Ask the Editor
Jane Mairs, Director of English language Learning Publishing
Do you have children? vs. Do you have ANY children? Is there a difference?
Tuesday March 6th 2012
Do you have children? vs. Do you have ANY children? Is there a difference?


A reader from Japan asked about the difference between "Do you have children?" and "Do you have any children?"


The short answer is that there is little difference between these two sentences, if any at all. To help you explore this further, below is a review of how any is used, followed by an explanation of how it can make a subtle difference in meaning.

Any is a quantifier that asks or tells whether there is none at all of something. As shown in the examples below, any can be used in questions, negative statements, and negative questions, with plural and noncount nouns.  

1.    Do you have any children? (children is plural)
2.    Does the apartment have any heat? (heat is noncount)

Negative questions
1.    Don’t you have any pets? (pets is plural)
2.    Don’t the students have any homework?  (homework is noncount)

Negative statements
3.    My mother doesn’t have any health problems. (health problems is plural)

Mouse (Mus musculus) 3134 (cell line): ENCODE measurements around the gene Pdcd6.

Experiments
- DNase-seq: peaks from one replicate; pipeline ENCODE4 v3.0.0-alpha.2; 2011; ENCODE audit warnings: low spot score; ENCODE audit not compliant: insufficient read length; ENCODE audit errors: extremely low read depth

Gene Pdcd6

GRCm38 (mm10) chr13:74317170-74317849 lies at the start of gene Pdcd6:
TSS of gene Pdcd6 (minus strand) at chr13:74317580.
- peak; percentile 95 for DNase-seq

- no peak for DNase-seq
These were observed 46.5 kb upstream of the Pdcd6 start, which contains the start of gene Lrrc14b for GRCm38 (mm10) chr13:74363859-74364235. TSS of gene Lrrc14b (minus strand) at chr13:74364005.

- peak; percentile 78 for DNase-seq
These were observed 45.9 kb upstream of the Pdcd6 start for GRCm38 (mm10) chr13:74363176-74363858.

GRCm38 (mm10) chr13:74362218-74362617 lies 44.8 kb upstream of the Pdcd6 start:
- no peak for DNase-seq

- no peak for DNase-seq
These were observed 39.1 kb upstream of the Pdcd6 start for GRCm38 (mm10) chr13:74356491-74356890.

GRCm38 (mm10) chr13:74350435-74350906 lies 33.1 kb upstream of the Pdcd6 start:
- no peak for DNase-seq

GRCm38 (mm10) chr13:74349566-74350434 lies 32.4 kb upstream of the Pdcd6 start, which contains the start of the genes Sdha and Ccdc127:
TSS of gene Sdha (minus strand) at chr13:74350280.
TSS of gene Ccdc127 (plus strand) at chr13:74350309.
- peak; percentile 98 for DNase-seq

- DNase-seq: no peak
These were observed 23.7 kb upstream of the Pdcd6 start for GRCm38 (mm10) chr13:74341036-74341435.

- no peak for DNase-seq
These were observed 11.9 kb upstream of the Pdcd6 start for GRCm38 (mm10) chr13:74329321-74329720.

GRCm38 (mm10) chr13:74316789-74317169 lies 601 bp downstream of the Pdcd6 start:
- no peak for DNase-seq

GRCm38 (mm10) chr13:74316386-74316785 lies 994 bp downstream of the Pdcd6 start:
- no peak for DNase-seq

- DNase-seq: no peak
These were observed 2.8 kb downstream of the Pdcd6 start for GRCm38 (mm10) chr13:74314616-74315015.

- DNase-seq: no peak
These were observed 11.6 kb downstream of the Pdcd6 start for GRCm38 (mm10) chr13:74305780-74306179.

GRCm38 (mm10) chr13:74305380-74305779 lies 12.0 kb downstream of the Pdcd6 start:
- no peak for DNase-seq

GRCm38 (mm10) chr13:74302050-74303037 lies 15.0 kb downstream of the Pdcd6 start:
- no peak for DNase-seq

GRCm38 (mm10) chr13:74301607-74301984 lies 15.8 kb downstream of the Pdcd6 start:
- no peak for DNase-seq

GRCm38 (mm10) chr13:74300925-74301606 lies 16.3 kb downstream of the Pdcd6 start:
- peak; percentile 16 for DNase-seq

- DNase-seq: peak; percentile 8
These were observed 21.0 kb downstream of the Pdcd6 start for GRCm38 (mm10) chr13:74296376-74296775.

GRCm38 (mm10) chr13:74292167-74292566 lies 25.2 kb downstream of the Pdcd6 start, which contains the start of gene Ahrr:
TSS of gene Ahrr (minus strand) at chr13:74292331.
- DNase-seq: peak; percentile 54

4.    The apartment didn’t have any heat. (heat is noncount)

What difference does any it make?
In the examples above, any is not grammatically necessary. It can be deleted. However, including any can make a slight difference in meaning, by adding emphasis.

In sentence 1 above (“Do you have any children?”), for example, the word any emphasizes a focus on whether the answer might be none at all. Similarly, in sentence 3 (“Don’t the students have any homework?”), any adds interest in, and perhaps some surprise about, the idea of that there might be none at all. And in sentence 6 (“The apartment didn’t have any heat”), any similarly draws attention to the idea that there was absolutely no heat at all.

Keep in mind, however, that these differences are subtle, and some speakers report that adding any doesn’t change the meaning at all.

I hope this helps.